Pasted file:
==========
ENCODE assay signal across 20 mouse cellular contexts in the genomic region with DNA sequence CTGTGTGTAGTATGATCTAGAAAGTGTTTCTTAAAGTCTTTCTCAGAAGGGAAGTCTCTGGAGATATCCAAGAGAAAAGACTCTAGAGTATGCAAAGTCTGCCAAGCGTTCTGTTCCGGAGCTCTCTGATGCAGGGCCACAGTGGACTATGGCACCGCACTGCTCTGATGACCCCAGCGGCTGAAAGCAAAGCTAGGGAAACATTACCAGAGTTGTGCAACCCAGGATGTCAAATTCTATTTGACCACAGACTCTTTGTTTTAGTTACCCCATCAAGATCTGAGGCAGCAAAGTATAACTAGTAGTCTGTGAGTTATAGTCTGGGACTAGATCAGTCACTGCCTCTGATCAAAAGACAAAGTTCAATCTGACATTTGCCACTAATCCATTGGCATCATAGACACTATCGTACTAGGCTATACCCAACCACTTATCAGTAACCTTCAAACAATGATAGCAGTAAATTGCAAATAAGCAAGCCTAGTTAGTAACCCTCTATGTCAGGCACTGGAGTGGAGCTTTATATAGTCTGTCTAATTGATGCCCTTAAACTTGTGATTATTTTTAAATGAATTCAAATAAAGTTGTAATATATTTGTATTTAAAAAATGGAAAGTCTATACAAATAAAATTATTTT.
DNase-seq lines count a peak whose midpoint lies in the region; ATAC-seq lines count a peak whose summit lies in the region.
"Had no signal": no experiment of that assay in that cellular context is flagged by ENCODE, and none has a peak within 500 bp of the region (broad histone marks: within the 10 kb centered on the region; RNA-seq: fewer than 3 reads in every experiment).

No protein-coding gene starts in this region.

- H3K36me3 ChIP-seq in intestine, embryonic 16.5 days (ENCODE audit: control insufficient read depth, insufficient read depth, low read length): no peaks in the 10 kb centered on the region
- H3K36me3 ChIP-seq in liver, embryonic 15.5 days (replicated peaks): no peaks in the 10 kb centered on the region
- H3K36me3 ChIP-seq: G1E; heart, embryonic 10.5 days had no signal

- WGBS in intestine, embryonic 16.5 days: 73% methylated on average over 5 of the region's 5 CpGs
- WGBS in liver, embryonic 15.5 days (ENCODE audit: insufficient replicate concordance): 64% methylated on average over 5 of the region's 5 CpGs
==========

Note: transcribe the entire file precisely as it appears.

ENCODE assay signal across 20 mouse cellular contexts in the genomic region with DNA sequence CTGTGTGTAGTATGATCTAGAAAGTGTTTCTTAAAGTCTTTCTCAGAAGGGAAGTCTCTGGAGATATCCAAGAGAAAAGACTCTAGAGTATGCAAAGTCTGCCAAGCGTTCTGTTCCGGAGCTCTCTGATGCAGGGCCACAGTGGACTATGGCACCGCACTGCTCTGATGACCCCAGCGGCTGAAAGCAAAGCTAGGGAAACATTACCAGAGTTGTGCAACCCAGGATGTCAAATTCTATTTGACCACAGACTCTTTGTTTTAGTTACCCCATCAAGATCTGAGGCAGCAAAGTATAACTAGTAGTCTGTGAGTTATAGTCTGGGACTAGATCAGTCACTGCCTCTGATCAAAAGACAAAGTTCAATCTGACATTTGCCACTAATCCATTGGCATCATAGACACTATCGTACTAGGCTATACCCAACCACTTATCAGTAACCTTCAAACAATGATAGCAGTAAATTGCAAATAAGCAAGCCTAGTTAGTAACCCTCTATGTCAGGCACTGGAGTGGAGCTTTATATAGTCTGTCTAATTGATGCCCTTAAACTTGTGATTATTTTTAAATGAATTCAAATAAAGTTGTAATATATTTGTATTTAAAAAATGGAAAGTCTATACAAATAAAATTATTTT.
DNase-seq lines count a peak whose midpoint lies in the region; ATAC-seq lines count a peak whose summit lies in the region.
"Had no signal": no experiment of that assay in that cellular context is flagged by ENCODE, and none has a peak within 500 bp of the region (broad histone marks: within the 10 kb centered on the region; RNA-seq: fewer than 3 reads in every experiment).

No protein-coding gene starts in this region.

- H3K36me3 ChIP-seq in intestine, embryonic 16.5 days (ENCODE audit: control insufficient read depth, insufficient read depth, low read length): no peaks in the 10 kb centered on the region
- H3K36me3 ChIP-seq in liver, embryonic 15.5 days (replicated peaks): no peaks in the 10 kb centered on the region
- H3K36me3 ChIP-seq: G1E; heart, embryonic 10.5 days had no signal

- WGBS in intestine, embryonic 16.5 days: 73% methylated on average over 5 of the region's 5 CpGs
- WGBS in liver, embryonic 15.5 days (ENCODE audit: insufficient replicate concordance): 64% methylated on average over 5 of the region's 5 CpGs